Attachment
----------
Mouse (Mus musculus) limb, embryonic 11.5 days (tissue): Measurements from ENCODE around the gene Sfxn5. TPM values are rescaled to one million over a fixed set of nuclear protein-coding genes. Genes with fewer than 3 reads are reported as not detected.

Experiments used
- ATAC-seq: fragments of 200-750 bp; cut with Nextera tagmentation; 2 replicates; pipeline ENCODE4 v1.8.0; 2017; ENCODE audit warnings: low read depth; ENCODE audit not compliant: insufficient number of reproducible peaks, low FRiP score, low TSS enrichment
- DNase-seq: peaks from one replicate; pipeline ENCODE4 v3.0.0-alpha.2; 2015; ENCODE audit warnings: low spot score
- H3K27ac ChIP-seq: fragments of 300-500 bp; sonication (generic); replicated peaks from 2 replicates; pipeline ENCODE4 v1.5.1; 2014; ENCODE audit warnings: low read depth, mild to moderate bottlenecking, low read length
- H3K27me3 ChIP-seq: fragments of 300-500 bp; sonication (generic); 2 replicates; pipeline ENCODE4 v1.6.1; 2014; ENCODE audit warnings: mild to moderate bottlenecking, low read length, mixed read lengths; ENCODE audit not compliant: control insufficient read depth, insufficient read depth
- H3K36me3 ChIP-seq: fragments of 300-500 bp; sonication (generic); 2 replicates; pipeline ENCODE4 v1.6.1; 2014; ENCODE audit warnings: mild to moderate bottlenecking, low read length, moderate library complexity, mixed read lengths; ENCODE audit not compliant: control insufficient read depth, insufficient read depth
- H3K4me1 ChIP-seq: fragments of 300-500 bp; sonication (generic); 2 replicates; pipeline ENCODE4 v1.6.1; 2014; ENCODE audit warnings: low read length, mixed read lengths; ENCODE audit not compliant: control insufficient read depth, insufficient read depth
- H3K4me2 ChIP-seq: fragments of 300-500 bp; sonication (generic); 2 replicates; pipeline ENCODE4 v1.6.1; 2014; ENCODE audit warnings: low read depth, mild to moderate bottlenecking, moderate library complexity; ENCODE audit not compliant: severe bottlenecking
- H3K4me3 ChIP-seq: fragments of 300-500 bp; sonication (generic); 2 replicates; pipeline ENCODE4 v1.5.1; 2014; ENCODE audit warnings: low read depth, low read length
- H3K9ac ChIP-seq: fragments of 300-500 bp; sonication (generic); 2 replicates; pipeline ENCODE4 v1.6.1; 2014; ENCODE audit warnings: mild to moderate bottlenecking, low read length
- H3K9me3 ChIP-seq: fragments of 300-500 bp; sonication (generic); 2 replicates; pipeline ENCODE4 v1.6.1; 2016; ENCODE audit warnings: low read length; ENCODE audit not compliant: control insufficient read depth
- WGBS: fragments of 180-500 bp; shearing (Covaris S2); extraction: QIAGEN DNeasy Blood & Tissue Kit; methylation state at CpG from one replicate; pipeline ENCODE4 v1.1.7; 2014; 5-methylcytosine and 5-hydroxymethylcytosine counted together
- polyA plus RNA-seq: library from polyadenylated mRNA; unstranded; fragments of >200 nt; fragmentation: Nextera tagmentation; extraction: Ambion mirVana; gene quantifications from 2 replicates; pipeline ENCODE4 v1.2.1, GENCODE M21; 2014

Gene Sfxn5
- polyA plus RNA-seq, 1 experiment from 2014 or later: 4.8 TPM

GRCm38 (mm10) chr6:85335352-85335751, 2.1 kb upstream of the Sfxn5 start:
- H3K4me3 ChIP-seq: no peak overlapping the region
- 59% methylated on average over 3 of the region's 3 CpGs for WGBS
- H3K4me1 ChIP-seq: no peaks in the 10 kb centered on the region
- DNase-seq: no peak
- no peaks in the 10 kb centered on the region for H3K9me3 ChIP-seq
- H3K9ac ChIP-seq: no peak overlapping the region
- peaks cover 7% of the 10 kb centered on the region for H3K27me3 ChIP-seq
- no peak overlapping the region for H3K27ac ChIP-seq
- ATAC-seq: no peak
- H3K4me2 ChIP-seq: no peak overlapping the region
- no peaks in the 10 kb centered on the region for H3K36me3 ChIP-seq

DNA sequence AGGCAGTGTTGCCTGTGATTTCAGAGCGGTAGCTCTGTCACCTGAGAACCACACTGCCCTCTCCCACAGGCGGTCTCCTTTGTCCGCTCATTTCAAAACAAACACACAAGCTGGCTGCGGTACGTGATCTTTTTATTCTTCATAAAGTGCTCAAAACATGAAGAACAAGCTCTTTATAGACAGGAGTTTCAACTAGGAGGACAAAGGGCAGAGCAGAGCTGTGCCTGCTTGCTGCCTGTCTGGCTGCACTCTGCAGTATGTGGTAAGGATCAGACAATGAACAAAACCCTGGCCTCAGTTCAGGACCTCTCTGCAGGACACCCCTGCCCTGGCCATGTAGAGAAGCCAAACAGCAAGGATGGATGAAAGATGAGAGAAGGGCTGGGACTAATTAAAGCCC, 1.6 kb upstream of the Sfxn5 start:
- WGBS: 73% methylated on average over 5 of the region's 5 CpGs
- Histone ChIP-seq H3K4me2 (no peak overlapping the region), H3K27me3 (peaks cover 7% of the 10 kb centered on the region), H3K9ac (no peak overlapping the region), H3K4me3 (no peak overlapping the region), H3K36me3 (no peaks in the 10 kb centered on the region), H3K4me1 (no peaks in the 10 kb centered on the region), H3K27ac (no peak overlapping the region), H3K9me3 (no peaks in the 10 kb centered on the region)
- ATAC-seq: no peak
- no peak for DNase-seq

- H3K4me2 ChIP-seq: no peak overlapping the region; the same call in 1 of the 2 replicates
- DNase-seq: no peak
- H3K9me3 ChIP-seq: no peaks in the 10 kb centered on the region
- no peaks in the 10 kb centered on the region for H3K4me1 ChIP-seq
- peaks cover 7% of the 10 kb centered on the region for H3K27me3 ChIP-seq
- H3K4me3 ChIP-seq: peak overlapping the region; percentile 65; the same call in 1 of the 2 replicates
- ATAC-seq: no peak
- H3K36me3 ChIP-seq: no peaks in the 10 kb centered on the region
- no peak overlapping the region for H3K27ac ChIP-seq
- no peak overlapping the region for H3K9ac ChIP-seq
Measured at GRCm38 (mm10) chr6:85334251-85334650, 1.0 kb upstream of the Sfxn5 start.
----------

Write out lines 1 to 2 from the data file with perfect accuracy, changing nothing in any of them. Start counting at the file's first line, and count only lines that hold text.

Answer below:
Mouse (Mus musculus) limb, embryonic 11.5 days (tissue): Measurements from ENCODE around the gene Sfxn5. TPM values are rescaled to one million over a fixed set of nuclear protein-coding genes. Genes with fewer than 3 reads are reported as not detected.

Experiments used